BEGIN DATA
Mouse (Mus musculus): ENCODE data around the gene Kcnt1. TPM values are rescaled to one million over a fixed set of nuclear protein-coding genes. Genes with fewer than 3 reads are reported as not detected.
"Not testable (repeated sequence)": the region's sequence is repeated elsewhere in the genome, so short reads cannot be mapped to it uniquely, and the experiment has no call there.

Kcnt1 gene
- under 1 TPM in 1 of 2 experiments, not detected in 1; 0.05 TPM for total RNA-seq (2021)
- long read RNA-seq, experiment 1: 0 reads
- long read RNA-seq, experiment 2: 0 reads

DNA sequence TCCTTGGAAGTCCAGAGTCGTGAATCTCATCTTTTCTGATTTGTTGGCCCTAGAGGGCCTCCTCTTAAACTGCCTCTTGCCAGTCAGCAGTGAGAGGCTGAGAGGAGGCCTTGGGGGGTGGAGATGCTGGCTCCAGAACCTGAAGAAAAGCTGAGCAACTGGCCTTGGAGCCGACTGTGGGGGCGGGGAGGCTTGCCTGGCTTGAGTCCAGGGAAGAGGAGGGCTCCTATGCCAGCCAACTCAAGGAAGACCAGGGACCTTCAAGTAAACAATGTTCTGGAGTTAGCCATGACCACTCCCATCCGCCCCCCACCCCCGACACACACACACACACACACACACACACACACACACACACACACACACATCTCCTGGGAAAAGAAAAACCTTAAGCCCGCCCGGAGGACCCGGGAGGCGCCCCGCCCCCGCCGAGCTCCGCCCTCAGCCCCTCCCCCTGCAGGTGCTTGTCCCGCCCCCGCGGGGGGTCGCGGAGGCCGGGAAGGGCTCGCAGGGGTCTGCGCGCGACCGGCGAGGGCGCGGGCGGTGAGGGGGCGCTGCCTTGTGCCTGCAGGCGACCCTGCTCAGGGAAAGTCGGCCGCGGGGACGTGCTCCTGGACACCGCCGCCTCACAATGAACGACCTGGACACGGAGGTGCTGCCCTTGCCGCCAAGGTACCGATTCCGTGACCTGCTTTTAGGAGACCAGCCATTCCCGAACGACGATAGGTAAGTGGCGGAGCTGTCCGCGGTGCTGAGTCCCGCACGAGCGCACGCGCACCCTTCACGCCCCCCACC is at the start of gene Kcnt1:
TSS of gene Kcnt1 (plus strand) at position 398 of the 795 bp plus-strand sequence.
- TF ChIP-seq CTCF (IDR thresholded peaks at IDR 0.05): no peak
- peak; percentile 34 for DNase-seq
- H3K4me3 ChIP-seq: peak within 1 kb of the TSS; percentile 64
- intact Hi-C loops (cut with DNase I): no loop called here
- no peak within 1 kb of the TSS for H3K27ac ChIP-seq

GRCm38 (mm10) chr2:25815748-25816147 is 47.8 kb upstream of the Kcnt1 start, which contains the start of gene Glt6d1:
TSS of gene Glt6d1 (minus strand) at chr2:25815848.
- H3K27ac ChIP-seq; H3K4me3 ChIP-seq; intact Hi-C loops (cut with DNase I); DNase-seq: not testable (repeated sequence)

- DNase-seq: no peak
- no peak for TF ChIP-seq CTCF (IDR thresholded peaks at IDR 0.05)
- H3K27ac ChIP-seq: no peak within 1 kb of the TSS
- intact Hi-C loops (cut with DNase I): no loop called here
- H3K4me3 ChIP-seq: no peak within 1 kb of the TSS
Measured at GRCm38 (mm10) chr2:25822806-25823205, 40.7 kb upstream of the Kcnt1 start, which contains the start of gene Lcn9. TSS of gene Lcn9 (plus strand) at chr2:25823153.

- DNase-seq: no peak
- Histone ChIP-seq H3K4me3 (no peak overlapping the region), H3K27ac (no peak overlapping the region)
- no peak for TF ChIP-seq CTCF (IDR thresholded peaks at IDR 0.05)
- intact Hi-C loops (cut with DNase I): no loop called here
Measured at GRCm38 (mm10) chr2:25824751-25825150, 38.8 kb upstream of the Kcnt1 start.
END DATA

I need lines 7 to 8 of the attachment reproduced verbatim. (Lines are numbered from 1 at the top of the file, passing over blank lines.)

DNA sequence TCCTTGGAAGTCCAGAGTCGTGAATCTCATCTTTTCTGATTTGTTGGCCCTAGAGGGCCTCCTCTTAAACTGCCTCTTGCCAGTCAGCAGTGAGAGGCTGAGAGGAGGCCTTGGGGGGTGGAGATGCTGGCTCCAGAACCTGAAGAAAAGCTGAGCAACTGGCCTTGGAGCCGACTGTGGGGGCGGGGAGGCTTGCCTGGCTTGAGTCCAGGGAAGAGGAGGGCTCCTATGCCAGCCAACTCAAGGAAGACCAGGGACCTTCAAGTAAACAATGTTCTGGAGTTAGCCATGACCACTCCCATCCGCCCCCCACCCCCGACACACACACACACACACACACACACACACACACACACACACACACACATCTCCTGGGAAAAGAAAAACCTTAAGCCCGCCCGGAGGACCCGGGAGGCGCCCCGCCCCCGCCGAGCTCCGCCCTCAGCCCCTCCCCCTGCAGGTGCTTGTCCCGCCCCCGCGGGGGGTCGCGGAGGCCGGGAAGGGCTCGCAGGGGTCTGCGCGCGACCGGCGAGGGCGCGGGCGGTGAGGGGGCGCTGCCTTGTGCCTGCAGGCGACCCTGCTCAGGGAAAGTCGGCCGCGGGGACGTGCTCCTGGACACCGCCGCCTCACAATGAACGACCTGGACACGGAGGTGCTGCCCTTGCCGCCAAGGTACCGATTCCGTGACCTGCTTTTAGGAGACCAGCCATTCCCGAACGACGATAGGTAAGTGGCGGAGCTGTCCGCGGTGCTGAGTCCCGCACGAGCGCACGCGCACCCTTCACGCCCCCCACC is at the start of gene Kcnt1:
TSS of gene Kcnt1 (plus strand) at position 398 of the 795 bp plus-strand sequence.